Premier Gladys Berejiklian has announced that lockdown measures across Greater Sydney will remain in place for a further week as health authorities try to keep up with new cases.
27 new cases were announced during the 12 hours to 8pm last night. Only 13 of those were in isolation during the infectious period, seven were partially isolated, and seven were infectious in the community. There were 45,000 tests conducted over the 24 hour period.
NSW recorded 27 new locally acquired cases of COVID-19 in the 24 hours to 8pm last night. pic.twitter.com/pUprrXHpRE
— NSW Health (@NSWHealth) July 7, 2021
The reason for lockdown measures being extended, Berejiklian said, is because the Delta strain “is a game changer”.
“It is extremely transmissible and more contagious than any other virus — form of the virus that we’ve seen,” she said.
Sydney has now been in lockdown for almost two weeks after the premier put stay-at-home orders in place in four Local Government Areas in Central Sydney on Thursday 1 July. The rest of Greater Sydney, as well as Wollongong, the Blue Mountains, and the Central Coast went into lockdown on Saturday 3 July.
357 locally acquired cases of COVID-19 have been recorded in NSW since mid-June. The outbreak started in Sydney’s Eastern Suburbs and quickly spread West across the rest of the city and beyond.
Lockdown had been scheduled to finish at midnight this Friday but with the highly infectious Delta variant of COVID still spreading in the community, health officials are being cautious.
This is the second time that stay-at-home orders have been extended in the Sydney region.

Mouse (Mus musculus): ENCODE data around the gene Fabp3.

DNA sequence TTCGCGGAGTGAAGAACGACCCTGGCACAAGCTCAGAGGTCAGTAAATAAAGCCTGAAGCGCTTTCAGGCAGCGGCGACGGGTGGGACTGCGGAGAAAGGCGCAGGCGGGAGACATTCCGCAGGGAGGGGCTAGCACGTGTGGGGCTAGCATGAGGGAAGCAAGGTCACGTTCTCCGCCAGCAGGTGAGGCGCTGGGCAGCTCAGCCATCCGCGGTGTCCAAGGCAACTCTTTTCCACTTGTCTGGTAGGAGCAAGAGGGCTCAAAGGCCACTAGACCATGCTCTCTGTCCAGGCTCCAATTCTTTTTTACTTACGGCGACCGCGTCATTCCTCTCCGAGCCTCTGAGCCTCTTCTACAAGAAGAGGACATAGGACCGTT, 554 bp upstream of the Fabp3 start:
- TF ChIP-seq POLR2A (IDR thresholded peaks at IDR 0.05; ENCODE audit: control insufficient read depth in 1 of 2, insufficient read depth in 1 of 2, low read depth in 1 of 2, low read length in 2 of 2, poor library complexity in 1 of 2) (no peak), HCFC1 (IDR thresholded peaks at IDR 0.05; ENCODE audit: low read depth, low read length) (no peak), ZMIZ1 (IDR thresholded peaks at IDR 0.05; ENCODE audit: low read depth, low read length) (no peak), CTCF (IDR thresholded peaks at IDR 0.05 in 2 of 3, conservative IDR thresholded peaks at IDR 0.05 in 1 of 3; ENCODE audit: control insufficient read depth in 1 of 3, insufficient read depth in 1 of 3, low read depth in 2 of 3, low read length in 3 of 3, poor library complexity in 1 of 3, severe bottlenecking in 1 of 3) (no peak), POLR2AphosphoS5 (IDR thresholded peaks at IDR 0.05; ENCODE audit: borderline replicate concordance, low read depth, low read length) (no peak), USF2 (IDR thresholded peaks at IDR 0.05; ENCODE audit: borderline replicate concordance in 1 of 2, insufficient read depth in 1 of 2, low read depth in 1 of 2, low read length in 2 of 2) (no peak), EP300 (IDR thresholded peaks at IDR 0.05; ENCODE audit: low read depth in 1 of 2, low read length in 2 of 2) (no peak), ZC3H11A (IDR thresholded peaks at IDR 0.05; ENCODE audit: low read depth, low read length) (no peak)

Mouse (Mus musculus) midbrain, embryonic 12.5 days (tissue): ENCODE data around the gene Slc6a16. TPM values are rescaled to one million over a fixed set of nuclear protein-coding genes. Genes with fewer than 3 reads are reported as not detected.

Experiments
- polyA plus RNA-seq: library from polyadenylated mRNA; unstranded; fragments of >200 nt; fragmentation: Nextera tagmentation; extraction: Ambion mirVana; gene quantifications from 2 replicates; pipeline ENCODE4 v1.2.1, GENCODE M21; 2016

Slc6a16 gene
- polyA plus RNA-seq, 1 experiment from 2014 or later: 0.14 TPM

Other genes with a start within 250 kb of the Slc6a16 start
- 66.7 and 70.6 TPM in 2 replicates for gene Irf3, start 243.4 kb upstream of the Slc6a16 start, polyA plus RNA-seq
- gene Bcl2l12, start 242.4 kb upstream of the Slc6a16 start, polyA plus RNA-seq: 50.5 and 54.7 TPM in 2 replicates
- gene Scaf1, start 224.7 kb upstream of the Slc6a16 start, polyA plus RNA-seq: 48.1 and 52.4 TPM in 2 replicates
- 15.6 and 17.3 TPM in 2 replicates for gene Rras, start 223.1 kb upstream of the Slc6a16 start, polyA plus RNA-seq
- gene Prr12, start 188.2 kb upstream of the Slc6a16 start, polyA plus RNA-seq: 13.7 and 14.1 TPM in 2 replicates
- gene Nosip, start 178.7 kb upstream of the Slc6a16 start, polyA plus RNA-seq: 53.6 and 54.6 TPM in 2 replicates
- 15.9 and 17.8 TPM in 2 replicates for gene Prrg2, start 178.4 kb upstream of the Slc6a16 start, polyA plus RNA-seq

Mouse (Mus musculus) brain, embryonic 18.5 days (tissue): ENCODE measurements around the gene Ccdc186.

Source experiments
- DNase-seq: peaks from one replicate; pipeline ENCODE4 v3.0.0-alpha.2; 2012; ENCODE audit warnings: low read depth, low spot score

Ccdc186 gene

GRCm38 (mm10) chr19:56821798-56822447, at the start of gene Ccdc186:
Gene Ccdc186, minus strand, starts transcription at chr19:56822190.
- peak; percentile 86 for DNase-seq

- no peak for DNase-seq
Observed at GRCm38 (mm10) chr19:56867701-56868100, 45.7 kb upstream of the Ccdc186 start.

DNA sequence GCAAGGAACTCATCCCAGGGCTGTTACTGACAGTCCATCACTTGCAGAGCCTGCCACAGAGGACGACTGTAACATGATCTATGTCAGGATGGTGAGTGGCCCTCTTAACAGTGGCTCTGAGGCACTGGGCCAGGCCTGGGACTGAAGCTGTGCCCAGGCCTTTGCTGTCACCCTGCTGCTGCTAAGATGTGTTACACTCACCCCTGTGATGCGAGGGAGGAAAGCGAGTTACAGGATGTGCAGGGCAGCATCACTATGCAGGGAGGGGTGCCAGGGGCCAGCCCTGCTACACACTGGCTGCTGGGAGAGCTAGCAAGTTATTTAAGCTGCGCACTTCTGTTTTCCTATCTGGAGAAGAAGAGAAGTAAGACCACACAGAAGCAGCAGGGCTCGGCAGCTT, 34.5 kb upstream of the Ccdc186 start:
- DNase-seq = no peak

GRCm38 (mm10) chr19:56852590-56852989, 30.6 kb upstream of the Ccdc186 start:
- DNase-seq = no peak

Berejiklian said that it would be better to have a strong lockdown for longer, rather than “moving in and out of lockdown”.
The decision was made by the NSW government’s Crisis Cabinet Committee after extensive meetings yesterday and announced this morning in a press conference.
For the next week, people in the locked-down areas will only be allowed to leave their homes for essential purposes like shopping, working, exercise, and medical reasons.
New restrictions for schools
The premier also announced new restrictions for schools, with learning to take place online in lockdown regions from Tuesday next week when school pupils are supposed to return from holidays.
Regional schools however will return to classrooms as normal.
The reason for the new restrictions is to limit the movement of people in the locked down regions and not because of the threat to children from the Delta strain.
“We need to stop literally hundred of thousand of adults moving around and interacting with each other inadvertently as they drop kids off, pick kids up at those usual times”, Berejiklian said.
“Whilst the virus is more contagious in children, or this strain is, than we have seen previous strains, our main concern is too many people being mobile at the same time and having those interactions”.
The last lockdown?
Yesterday, Berejiklian said that she did not want people to feel worried or concerned about the future and that the state is moving forward however today she stressed that further restrictions could be put in place if cases continue to climb.
She said that she hoped this one will be the “last lockdown” that we will have to deal with until the majority of people are vaccinated.
“What we want to do is give us our best chance of making sure this is the only lockdown we have until the vast majority of our citizens are vaccinated”.
“We appreciate and understand the stress this means for individuals, for families and, of course, for businesses”.
Non-essential businesses will continue to remain closed, with hospitality venues allowed to serve takeaway food only. The NSW government is thought to be working on a plan to ease the burden on businesses during lockdown in the next few days.
“We know the vaccine is the key to our freedom. The vaccine is key to saving lives and keeping the economy open,” Berejiklian stressed.
Both the Premier and the Chief Health Officer Dr Kerry Chant have emphasised the need for residents to stay at home. They called on people in the Fairfield, Canterbury-Bankstown and Liverpool regions, where the new cases are concentrated, to stay at home as much as possible.
“Please, in those three local government areas limit your movement, the New South Wales government doesn’t want to go to the next stage but we are even considering if there are any further actions we need to take in those three local government areas”.